- Around 450 U.S. colleges still have spots to fill in their incoming class past the traditional May 1 admissions decision deadline, according to data compiled annually by the National Association of College Admission Counseling (NACAC). That marks a continued increase over previous years in the number of colleges listed by NACAC as of May 1.
- The full range of institutions — two- and four-year, private and public nonprofits — are in the mix, MarketWatch notes. In addition to seats, many are offering financial aid and housing and say they can accept transfers.
- Some institutions are on the list because they have rolling admissions while others are fending off demographic declines, according to MarketWatch.
NACAC's list is primarily a tool for students still seeking a spot at a college, offering an unofficial lineup of the schools that have space. It also shows the scope of the growing struggle among some types of colleges to fill their classes by May 1.
Many say they need until June 1 or July 1 to do so, according to a survey out last fall from Inside Higher Ed. Of nearly 500 administrators surveyed, 38% said they had filled their classes by May 1. It was the third-straight year in which fewer than 40% of respondents said they had met that goal.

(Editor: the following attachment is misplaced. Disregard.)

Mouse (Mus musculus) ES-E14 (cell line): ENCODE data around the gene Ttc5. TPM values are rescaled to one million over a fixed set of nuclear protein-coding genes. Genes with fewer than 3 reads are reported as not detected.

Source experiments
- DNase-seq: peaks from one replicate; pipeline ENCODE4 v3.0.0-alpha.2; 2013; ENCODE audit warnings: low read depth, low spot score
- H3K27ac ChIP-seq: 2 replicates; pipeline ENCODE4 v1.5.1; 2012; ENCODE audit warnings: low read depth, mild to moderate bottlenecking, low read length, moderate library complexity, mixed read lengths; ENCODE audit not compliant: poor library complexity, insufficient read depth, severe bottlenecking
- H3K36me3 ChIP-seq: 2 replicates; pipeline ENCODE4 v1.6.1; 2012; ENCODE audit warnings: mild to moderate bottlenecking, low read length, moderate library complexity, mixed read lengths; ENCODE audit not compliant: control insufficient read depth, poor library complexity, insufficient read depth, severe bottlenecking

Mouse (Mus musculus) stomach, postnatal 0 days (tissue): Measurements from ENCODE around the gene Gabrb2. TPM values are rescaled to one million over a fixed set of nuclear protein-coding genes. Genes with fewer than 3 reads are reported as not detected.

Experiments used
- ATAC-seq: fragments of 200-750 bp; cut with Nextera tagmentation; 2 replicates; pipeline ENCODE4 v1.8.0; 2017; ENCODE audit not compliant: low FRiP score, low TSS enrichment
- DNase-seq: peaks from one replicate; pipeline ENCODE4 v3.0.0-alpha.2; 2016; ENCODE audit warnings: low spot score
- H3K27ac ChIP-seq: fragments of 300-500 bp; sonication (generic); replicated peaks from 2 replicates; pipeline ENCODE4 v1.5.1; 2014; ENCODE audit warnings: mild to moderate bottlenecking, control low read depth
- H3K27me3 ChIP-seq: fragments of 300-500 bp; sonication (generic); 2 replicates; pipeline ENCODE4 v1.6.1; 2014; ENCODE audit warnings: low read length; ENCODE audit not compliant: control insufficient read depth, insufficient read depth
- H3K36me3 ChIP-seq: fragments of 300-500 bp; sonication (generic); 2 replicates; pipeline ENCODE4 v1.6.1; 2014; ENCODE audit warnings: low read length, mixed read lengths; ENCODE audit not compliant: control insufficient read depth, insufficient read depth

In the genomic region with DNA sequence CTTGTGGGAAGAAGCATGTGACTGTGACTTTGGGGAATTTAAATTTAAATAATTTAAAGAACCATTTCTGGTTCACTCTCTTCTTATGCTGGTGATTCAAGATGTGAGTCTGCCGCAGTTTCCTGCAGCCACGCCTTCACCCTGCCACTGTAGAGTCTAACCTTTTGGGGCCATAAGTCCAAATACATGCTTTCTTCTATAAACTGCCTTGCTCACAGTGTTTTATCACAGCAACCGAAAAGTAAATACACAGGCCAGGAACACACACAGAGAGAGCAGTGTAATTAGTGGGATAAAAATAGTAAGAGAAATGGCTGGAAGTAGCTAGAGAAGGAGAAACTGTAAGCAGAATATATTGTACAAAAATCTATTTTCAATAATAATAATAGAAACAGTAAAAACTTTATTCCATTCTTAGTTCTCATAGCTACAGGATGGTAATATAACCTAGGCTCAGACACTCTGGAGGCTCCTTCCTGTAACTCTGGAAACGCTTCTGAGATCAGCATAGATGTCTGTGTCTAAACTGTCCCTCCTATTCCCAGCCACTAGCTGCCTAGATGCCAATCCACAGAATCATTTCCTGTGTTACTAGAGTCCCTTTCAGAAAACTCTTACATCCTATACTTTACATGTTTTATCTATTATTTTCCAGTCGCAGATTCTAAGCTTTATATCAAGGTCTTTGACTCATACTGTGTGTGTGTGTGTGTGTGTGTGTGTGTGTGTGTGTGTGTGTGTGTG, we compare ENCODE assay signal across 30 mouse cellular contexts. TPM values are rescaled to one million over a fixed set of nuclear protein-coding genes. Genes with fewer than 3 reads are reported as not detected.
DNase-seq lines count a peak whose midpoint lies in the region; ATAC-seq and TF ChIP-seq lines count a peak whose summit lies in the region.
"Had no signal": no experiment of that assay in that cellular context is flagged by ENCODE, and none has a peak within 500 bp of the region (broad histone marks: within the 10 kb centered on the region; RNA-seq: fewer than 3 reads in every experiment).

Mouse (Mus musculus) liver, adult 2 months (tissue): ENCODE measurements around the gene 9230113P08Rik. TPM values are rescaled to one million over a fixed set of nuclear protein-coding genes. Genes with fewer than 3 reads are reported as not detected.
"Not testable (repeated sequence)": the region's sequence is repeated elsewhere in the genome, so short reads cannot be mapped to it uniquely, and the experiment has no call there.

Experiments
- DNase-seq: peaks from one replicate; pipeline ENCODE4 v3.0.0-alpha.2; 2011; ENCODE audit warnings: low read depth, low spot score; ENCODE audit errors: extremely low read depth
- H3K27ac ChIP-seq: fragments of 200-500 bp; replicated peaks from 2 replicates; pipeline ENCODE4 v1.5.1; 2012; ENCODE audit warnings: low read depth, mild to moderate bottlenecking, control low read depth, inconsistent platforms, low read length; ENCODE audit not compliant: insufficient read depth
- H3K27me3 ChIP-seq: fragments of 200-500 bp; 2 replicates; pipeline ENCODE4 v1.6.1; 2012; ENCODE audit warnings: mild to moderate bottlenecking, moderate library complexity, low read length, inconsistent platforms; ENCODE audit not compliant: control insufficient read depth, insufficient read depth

Not all colleges are struggling to fill spots, however. A recent surge in applications to public doctoral universities contributed to 54% of those administrators saying they made the May 1 deadline, Inside Higher Ed reported, compared to 27% of administrators at public master's and bachelor's institutions and 26% at community colleges who said the same. Historically, this has not been a strong priority for two-year institutions and colleges with rolling admissions, the publication noted.
That data also puts into perspective the hype over elite institutions' ultra-low acceptance rates. In a recent review of 1,364 four-year colleges and universities, the Pew Research Center found that just "17 admitted fewer than 10% of applicants in 2017." That group includes Stanford and Harvard universities. Meanwhile, more than half of the reviewed institutions admitted at least two-thirds of their applicants that year.
One factor making yield rates difficult for institutions to predict is that prospective students are applying to more colleges, according to Pew, though it cautions that the reason for the increase is not the use of the Common App, which makes it easier to apply to more schools.
Even with incoming classes filled, colleges still must ensure students show up on the first day of class. After all, around one-third of high school graduates who plan to head to college don't end up enrolling, according to data cited by the U.S. Department of Education.
In response, institutions are using a variety of tactics to slow that summer melt, including "nudges" in the form of digital alerts that remind incoming students of critical deadlines and offer guidance around financial aid resources.